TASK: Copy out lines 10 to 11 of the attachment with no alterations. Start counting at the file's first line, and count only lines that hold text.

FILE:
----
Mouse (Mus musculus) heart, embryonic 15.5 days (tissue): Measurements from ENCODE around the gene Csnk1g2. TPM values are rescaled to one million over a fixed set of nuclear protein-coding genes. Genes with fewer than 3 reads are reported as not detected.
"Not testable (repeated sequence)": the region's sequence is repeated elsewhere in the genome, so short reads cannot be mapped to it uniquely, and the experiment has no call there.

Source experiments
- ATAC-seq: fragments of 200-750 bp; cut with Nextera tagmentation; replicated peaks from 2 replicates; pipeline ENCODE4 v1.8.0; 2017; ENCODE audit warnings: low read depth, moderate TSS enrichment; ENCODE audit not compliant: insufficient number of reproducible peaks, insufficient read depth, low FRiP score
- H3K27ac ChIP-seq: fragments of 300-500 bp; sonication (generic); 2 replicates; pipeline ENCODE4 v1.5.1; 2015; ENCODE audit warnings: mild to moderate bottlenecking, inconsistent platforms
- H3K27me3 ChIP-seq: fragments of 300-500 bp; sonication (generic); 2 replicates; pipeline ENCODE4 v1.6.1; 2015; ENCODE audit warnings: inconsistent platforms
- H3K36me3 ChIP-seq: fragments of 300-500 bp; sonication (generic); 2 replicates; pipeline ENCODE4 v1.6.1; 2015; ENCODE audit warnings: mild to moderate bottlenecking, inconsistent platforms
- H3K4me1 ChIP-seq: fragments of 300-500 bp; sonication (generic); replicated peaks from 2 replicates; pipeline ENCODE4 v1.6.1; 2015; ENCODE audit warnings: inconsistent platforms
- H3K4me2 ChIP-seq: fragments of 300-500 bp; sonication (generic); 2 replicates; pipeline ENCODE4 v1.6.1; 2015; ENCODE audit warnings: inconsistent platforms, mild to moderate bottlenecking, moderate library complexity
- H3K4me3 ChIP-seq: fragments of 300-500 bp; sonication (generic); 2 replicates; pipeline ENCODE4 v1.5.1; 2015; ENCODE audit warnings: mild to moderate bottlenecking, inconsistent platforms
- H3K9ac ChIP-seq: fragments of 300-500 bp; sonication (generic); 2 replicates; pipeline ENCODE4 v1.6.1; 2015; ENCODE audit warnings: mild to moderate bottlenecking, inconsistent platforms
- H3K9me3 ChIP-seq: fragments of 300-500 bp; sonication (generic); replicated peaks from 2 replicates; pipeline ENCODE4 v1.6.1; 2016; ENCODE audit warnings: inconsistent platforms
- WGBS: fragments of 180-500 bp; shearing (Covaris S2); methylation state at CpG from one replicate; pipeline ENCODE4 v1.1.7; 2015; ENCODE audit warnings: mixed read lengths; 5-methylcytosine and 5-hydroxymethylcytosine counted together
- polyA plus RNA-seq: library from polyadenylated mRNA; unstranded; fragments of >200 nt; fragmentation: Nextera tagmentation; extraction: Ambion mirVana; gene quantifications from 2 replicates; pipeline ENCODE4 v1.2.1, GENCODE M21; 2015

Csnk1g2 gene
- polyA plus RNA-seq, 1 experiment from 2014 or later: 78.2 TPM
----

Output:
- H3K4me3 ChIP-seq: fragments of 300-500 bp; sonication (generic); 2 replicates; pipeline ENCODE4 v1.5.1; 2015; ENCODE audit warnings: mild to moderate bottlenecking, inconsistent platforms
- H3K9ac ChIP-seq: fragments of 300-500 bp; sonication (generic); 2 replicates; pipeline ENCODE4 v1.6.1; 2015; ENCODE audit warnings: mild to moderate bottlenecking, inconsistent platforms